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Canada Supreme Court orders British Columbia to pay French-language school board $7.1 million
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Canada Supreme Court orders British Columbia to pay French-language school board $7.1 million

The Supreme Court of Canada ordered the British Columbia government on Friday to pay the province’s only French-language school board $6 million in damages and $1.1 million for operations.

Conseil scolaire francophone de la Colombie‑Britannique (CSF) is the only French‑language school board in British Columbia. There are 37 schools within the province, all of which fall under CSF’s territory.

In June 2010 CSF and some parents filed a notice of civil claim against British Columbia, alleging that aspects of the school’s funding infringed upon rights protected by Canada’s constitution. The infringements involved both systemic claims and claims for the purpose of obtaining new schools or improvements to existing schools in 17 communities.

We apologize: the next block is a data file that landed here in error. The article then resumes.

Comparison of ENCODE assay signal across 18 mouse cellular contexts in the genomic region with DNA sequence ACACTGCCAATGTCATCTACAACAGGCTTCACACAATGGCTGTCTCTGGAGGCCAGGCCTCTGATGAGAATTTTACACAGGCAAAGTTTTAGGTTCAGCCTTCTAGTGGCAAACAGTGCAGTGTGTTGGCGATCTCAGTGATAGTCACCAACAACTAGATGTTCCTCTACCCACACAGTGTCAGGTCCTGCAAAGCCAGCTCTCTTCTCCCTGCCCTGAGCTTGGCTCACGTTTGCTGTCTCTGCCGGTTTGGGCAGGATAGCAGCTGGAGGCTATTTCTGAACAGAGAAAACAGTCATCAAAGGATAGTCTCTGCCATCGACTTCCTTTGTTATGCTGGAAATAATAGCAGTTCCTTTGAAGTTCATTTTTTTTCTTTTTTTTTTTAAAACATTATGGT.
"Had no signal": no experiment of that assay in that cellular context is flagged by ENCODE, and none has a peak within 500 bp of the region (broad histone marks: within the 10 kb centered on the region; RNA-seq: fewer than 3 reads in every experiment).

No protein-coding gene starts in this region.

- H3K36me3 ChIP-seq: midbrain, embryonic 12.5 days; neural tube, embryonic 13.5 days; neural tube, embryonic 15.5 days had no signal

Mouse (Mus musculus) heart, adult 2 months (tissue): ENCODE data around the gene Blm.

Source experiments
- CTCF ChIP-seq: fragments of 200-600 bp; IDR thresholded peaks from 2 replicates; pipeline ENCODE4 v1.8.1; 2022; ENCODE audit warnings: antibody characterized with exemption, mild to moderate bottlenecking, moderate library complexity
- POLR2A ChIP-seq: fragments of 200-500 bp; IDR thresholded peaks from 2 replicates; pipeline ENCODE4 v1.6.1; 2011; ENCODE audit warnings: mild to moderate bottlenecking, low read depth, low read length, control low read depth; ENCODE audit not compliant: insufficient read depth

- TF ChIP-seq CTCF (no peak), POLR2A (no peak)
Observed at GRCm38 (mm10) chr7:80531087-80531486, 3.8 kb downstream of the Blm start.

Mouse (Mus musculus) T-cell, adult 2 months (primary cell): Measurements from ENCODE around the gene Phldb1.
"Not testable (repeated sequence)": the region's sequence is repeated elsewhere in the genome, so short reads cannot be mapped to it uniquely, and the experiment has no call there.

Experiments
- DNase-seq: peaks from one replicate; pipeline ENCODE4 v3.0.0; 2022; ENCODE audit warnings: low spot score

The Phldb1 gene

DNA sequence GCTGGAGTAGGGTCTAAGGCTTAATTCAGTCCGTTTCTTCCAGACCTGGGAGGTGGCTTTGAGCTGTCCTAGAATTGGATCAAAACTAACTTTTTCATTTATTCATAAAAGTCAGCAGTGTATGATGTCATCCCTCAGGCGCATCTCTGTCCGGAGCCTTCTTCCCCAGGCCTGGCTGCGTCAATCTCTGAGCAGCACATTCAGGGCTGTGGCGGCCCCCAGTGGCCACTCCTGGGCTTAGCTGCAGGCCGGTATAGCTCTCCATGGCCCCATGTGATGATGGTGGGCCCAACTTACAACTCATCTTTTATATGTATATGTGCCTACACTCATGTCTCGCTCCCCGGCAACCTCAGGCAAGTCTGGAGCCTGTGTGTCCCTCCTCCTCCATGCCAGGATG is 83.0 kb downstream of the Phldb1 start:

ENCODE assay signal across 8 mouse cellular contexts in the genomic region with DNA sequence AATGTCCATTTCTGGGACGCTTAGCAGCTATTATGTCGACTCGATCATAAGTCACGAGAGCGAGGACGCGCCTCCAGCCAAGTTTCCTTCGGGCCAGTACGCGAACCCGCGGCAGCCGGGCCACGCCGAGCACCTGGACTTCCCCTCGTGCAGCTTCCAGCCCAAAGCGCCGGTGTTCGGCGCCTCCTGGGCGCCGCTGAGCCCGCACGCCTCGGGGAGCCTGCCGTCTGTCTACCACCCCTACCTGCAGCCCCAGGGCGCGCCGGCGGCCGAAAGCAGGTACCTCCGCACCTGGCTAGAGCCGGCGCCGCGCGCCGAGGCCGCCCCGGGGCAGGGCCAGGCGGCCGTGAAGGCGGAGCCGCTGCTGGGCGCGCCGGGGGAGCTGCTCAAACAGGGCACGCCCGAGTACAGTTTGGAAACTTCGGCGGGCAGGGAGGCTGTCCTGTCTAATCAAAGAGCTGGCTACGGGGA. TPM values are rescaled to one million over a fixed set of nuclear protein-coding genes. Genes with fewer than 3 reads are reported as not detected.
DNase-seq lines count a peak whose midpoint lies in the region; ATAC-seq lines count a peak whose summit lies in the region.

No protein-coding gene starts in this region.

The government stated that there were not enough students for new schools, that the existing schools were good enough, and that it would cost too much to provide all the services that CSF wanted.

The Supreme Court said that, to promote fairness and ensure public funds are spent wisely, minority-language students should generally get their own school if the government gave one to the same number of majority-language speakers elsewhere in the province. In British Columbia, there were enough students to justify eight new French-language schools. The Court also said that all children deserve the same opportunities, so minority- and majority-language students should get the same quality and experience at school.

The court ordered the government to pay CSF $6 million for not funding school buses, as well as $1.1 million because it had underfunded rural schools.